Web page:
KXAN (Austin) — Two different communities, one shines in bringing people together through fitness, and the other is driven to cultivate a statewide family for some of Texas’ most vulnerable.

“We have a single mission which is to ensure children with developmental disabilities grow up in loving families instead of institutions,” Elizabeth Tucker said, Executive Director of EveryChild, Inc.

Miles away from her office is an unsuspecting warehouse-type building where people come to work on their fitness and leave with a new mindset.

“Every step, the intention is coming from the ground up so, we are building a really strong foundation through the foot first,” Dave Nuzzolo, a personal trainer with Squatch Frontier Fitness, is talking about the sled push exercise. The foundation he is talking about is key – it pushes you to go further – and gain momentum on the sled. It’s this type of mindset that the group of fitness enthusiasts are using to help others.

The Squatch team came up with the Santa Sled Challenge to leverage the holiday spirit and apply the joy of the season towards a good cause.

The challenge is simple. First you get a sponsor, and the sponsor will agree to pay a certain amount of money for every yard you push the sled. The goal for the participant is to push the sled for 30 minutes and reach 1,000 yards.

Don’t let the sled intimidate you.

Dave Nuzzolo, a personal trainer with Squatch Frontier Fitness, helped develop a sled challenge to help Texas families stay together. (KXAN/Jose Torres)

“We train with the sleds here for a variety of reasons one of them is that they are very accessible you can really scale a sled to the point where it can be an 80-year-old grandma that’s working on it or a professional linebacker,” Nuzzolo explained.

The proceeds will go to Every Child Texas, a group focused on keeping families together.

“EveryChild is a nonprofit that was created by families and advocates to develop family alternatives to placing children with developmental disabilities in facilities,” Tucker said.

There are hundreds of cases of parents split from their children. Some have to drive eight hours to leave their child in one of those facilities. And then it may take weeks or months before families can get to see them again. The nonprofit steps in by finding support families across Texas but the group needs funding.

KXAN producer Jose Torres spoke with Elizabeth Tucker, the executive director of Every Child Texas, to get a better understanding of how fundraisers like the Santa Sled Challenge can push the nonprofit to excel in keeping families together.

Torres: What does Every Child Texas do?

Tucker: We have helped hundreds of children throughout Texas move from facilities to loving families. Some of the children return home with supports and services and some move to Support Families that are carefully recruited and trained based on the needs of the child and the preferences of the child’s family. The two families then share in the care of the child. Many of the children need additional support in the home such as nursing, medical equipment and home modifications. We also work with state agencies to change and create policies that better support children with disabilities to grow up in families.

Torres: How are families affected when they don’t have the resources you provide?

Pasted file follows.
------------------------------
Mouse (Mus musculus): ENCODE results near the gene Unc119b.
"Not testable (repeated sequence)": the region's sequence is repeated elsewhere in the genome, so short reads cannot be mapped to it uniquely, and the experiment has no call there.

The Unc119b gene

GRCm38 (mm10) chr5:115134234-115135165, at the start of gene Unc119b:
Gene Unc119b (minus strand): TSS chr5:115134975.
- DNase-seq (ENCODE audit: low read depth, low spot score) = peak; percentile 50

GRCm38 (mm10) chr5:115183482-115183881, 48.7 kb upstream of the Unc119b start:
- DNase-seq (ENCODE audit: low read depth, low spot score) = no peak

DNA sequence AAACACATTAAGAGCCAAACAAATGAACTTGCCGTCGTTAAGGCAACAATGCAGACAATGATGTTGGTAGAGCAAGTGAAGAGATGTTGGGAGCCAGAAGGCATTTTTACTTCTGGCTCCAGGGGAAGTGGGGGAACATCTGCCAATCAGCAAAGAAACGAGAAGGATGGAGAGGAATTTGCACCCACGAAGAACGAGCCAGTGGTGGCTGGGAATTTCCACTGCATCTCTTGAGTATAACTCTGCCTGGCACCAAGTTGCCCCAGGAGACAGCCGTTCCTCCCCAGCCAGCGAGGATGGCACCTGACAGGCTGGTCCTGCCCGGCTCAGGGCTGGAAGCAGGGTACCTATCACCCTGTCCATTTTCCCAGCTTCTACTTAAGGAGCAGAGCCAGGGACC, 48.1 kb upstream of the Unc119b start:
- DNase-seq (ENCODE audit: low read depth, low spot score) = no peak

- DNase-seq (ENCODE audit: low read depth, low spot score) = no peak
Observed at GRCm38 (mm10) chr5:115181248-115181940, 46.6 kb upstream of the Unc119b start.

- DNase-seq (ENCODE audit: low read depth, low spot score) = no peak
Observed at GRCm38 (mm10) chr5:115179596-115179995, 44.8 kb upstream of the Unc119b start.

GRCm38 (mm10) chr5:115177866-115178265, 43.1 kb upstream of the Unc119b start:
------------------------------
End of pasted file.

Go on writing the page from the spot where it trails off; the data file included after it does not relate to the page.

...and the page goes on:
Tucker: When we first started our work of ensuring children with developmental disabilities grew up in families, there were more than 1,600 children living in facilities such as nursing homes and group homes. After years of hard work, the development of family-based options as an alternative to facility care, and changes to state programs, there are now approximately 950 children living in facilities. This is a decrease of 69% even considering some children are still being admitted. Approximately 67% of the children moved to a Support Family instead of home.

There are families in Texas who are struggling and waiting for services and who are forced to consider facility-based placement when they are in a crisis. Sometimes placement is hours away from their home. We are small and are not able to help all the families in need. Sometimes we are not even aware a family is in need until the child is placed out of the home.

Torres: Why are you passionate about the organization?

Tucker: EveryChild has been described by many as a small, but mighty organization. We have a single mission which is to ensure children with developmental disabilities grow up in loving families instead of institutions. We have a tremendous team of dedicated individuals who do whatever it takes to make sure children and families are successful. I got a note from a disability advocate who moved from Texas some years ago that said “I always think of EveryChild when I think of the best in Texas.” This is how I feel about the organization. Children thrive when they are surrounded and cared for in a loving family.

Torres: Why is a fundraiser like the Santa Sled Challenge important and where does the group get its main funding?

Tucker: EveryChild gets most of our funds from the state of Texas which is committed to making sure children and families are supported. However, our funding has been flat since 2015. We need funds to recruit more Support Families and to help support a child’s family get the things they need to bring their child home.

Click here to donate or participate in the Santa Sled Challenge and learn more about the families the nonprofit helps.